Wednesday, April 23, 2008

I saw the musical my son is in today. His high school is doing Seussical. It was incredible; the talent these kids have is amazing! M had such a great presence on stage, as he always does. He has talked about possibly majoring or at least minoring in theater in college. He is a senior and getting ready to graduate. I am often amazed to look at the person he has become. He had a very difficult few years, but seems to have come through so well. I feel so proud when I watch him.

I love going to the kids' plays and other performances, but often as I watch not only my kids, but the other talented kids performing, I begin to feel . . . jealous. Today, while I watched the musical, I found myself nearly in tears, angry with my parents. I grew up being told I was stupid and worthless. For so long I believed it. I felt like I wanted to call them and ask how they could treat me that way. How could they possibly justify teaching me that I am incapable? Stupid? Fat? Ugly? Worthless? My dad's (who quit school in 9th grade) favorite nickname for me was "college." He would tell me that I may be book smart, but I have no common sense. With these thoughts creeping around in my mind, although I felt inspired when I left the musical, I also felt defeated.

I often feel like there is some kind of greatness inside of me just screaming to get out, but I can't find the key to unlock its cage. If I could just have someone show me the way or give me an opportunity, I know I could do great things if I continue to have faith in myself. Ideally, I shouldn't need someone to tell me what to do, but I have no idea how to embark on the path to greatness. When I say greatness, I'm not suggesting fame or fortune. I feel like I can make the world a better place and I don't need world recognition. I just need to recognize the difference I make.

I teach part-time at a local Community College. I have taught at one other community college and an historically black university. (I am white.) I have had students tell me that I made a difference in their life. In fact, when I taught Women's Studies at the hbu I had a student tell me that I made a difference. I assigned a gender autobiography as the final project for the class. Part of the autobiography was to discuss two or three people who impacted their life and explain how. One woman in the class named me as one of those people who impacted her life. In this case, it was my open discuss about my depression that encouraged her to see a doctor and get help for the depression she had been experiencing for quite some time. It was certainly a humbling experience. I have a current student who is particularly needy and seems to have found help and comfort in talking to me. Unfortunately today he was hoping to spend time talking to me, but I had to rush out after class so I could take the younger kids to the musical matinee.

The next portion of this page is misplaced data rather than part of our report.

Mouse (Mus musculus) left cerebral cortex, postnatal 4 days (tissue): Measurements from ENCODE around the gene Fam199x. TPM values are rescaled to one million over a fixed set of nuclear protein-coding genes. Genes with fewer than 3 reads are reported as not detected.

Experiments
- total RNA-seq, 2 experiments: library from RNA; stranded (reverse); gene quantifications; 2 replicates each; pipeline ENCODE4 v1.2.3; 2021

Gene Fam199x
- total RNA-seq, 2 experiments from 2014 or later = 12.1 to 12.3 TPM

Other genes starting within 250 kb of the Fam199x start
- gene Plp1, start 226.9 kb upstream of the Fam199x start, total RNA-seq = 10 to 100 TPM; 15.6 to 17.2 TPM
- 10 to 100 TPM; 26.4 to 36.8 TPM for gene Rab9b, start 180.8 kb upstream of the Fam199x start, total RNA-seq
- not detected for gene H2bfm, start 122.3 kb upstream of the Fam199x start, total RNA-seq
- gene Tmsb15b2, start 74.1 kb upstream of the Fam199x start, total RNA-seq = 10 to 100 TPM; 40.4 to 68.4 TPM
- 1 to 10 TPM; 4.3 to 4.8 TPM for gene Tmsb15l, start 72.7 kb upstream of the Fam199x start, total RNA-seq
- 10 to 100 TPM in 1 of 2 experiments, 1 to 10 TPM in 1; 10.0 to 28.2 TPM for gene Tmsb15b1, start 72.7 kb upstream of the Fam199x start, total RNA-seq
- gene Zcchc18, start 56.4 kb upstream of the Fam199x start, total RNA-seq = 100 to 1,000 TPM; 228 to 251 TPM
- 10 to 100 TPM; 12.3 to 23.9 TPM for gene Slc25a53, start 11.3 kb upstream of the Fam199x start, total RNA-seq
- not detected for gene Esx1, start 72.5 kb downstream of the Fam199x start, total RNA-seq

I suppose maybe I am already making a difference. Maybe that greatness is already at work. I am sure part of my problem is that I tend to focus too much on what I have not done or finished. I am ABD in sociology. That ABD is often a thorn in my side that constantly taunts me and tells me that if I were better, or smarter, I would have my PhD. My depression was not under control when I was trying to finish things up to begin serious work on my dissertation. As a result, I failed my qualifying exams twice and was dropped from the program. I have spoken to a prof at a local college who told me that he worked with a man who was in a similar situation, but was able to be readmitted and complete his doctorate. I would like to do that some time. I don't know how I can possible do that though. I barely have time enough in the day to get things done. I was all prepared to make a move for a full time gig. DH and I talked about the possibility of moving wherever I might find a job. The oldest would be graduating HS and the youngest would be well into elementary school. Alas, it wasn't to be. It turned out that the barren pumpkin patch had one last sprout. A beautiful sprout she is, but she sure did complicate things. So here I am . . . trying to figure how to make a difference . . . wanting to understand what I am capable of doing . . . wishing to have self-confidence . . . hoping to recognize when I do (make a difference, understand myself, have confidence.)

I know no one really reads this blog. (Heck, I only have a few posts.) I sure would appreciate any insights you might have about these ramblings.

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